By Randy David
We know only too well what it means to have an undocumented relative living abroad. A parent dies and one of the children could not be at the funeral. An explanation, about invalid papers, is offered in hushed tones: “Hindi pa ayos ang papeles.” Or, we ask why someone very bright, with a college degree from a top university, could get only low-paying menial jobs after so many years living in the United States. And again, we are told: “Wala pa kasing papeles.”
The Department of Foreign Affairs’ Office of Consular Affairs (DFA-OCA) met with Alfredo P. Palmiery, president of the Federated Association of Manpower Exporters Inc. on July 18, 2014, and explained to him that overseas Filipino workers with confirmed job offers or existing valid contracts can avail of Courtesy Lane privileges in Metro Manila and in the Regional Consular Offices (RCOs).
By Conrado de Quiros
The phrase literally means “clinging to a knife,” as awe-inspiring and visceral a way of describing the lot of many Filipinos as you can find. It’s the heart of desperation, a loss-loss choice between surviving and surviving badly, between being alive and raggedly so. That is the state in which overseas Filipino workers in Libya now find themselves: kapit sa patalim.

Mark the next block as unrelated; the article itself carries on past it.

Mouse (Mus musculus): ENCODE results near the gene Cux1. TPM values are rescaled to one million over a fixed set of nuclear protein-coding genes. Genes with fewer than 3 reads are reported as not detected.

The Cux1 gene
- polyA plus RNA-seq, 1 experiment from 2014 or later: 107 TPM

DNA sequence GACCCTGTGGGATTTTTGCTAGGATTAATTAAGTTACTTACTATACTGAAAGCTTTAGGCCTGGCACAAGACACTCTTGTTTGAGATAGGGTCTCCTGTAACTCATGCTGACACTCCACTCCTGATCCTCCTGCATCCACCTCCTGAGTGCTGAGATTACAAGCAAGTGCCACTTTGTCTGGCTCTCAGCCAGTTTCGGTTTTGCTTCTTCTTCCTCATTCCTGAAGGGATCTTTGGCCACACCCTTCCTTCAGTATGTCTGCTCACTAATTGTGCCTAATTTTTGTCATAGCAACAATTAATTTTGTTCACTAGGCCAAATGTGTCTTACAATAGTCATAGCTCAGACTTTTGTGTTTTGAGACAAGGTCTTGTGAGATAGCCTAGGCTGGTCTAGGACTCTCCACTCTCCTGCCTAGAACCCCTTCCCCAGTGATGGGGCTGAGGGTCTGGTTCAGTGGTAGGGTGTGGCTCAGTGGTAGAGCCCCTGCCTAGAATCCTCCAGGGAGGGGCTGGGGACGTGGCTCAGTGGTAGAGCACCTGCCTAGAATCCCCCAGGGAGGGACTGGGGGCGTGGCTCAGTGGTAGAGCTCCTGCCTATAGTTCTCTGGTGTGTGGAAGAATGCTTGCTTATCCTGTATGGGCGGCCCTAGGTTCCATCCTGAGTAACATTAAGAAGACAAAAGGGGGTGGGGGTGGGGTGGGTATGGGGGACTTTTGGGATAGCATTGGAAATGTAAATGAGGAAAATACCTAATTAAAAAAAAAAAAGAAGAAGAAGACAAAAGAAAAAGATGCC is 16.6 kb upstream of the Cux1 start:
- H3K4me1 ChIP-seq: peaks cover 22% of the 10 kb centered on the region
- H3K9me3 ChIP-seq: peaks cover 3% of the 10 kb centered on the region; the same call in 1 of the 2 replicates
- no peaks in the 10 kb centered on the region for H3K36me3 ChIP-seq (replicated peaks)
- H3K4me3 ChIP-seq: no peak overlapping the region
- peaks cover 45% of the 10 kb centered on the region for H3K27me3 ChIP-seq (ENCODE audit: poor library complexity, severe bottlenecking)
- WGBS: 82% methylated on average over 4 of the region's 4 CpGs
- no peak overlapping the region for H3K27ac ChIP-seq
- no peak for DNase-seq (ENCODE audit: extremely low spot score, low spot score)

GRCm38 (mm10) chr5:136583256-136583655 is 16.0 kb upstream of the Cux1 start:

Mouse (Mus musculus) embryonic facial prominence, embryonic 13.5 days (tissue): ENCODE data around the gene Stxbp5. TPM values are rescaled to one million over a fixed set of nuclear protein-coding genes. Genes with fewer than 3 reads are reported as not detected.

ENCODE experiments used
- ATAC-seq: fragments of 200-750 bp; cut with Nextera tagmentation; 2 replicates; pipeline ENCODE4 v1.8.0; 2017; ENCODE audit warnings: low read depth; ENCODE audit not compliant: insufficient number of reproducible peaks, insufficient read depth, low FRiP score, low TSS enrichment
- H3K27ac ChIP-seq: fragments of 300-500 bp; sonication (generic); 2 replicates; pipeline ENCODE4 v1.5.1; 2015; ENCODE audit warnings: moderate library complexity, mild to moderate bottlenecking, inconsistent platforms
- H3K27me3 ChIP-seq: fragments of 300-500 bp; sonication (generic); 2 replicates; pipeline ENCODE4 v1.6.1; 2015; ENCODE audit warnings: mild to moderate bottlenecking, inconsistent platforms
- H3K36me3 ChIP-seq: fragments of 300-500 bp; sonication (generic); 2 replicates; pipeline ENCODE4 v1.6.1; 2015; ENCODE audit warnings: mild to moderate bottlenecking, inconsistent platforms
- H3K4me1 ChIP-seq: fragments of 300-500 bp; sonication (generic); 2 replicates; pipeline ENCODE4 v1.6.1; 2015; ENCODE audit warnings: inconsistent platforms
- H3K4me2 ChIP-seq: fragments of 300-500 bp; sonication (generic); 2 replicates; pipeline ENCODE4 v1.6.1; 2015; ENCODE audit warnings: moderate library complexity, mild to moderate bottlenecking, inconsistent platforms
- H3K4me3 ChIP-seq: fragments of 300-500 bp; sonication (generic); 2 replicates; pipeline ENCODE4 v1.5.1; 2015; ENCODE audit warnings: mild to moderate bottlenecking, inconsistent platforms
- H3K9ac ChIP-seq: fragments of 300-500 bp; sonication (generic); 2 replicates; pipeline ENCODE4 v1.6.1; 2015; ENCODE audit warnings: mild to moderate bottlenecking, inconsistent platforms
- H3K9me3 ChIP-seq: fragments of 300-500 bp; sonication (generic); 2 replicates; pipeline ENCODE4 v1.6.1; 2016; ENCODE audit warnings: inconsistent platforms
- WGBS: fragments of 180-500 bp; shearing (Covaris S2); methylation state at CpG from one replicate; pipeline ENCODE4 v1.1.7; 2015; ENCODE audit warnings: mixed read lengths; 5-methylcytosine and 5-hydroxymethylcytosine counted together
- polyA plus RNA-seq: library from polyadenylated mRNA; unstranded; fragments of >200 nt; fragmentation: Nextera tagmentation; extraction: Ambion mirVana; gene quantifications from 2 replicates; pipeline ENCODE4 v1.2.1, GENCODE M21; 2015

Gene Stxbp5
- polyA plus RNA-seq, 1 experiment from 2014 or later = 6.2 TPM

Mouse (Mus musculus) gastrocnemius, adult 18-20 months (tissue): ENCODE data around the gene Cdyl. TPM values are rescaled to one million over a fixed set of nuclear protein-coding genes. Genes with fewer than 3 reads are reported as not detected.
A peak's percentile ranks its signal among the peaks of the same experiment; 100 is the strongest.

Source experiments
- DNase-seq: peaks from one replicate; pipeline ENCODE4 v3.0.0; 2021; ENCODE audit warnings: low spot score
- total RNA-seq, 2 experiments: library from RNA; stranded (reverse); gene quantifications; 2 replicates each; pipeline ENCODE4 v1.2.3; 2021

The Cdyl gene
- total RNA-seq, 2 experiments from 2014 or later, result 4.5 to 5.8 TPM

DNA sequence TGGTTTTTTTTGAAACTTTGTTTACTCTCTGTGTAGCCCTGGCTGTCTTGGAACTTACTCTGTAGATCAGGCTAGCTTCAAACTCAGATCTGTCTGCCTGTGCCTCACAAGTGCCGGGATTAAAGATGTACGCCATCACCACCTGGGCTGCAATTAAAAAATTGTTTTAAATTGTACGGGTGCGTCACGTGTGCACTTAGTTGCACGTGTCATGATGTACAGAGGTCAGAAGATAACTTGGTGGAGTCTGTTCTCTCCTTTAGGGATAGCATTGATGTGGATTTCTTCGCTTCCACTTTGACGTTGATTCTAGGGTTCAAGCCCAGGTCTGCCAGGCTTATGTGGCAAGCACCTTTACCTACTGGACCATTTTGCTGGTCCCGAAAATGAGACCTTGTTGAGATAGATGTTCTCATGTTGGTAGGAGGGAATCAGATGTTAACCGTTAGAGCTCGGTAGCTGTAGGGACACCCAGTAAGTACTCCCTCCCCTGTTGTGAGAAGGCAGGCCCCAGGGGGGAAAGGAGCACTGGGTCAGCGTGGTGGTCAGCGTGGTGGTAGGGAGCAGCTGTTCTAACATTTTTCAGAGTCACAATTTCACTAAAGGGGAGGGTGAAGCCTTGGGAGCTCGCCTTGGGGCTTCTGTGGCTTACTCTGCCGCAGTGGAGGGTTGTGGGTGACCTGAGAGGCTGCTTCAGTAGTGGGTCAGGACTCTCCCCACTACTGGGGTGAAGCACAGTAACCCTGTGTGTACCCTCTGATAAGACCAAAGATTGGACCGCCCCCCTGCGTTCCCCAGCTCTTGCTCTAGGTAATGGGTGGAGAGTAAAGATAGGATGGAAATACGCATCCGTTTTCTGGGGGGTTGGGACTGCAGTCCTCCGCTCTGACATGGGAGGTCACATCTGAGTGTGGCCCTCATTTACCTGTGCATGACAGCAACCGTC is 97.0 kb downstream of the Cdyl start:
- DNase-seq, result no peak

By Walden Bello
The primordial role of government, according to the great English philosopher Thomas Hobbes is to secure the life and limb of its citizens. I would disagree with Hobbes’ point that this is the primary role of government, but yes, I agree that providing security is one of the state’s main functions.
For the second time in three years, Libya is convulsed by violence. As in the first time, when rebels successfully ousted long-time dictator Moammar Gadhafi, not all Filipinos working in Libya want to go home.